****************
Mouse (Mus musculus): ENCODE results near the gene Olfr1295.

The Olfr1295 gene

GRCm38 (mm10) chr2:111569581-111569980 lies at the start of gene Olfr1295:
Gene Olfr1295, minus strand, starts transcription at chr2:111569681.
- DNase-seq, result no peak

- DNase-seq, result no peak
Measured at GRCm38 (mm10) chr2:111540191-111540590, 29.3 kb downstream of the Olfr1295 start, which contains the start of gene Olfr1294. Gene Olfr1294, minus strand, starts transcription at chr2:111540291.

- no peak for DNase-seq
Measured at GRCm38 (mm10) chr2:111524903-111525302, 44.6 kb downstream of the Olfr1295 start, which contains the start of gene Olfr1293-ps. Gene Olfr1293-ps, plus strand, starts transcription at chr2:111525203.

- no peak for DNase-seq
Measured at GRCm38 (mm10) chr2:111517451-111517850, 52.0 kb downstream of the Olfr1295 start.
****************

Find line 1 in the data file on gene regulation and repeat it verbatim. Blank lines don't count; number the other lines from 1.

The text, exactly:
Mouse (Mus musculus): ENCODE results near the gene Olfr1295.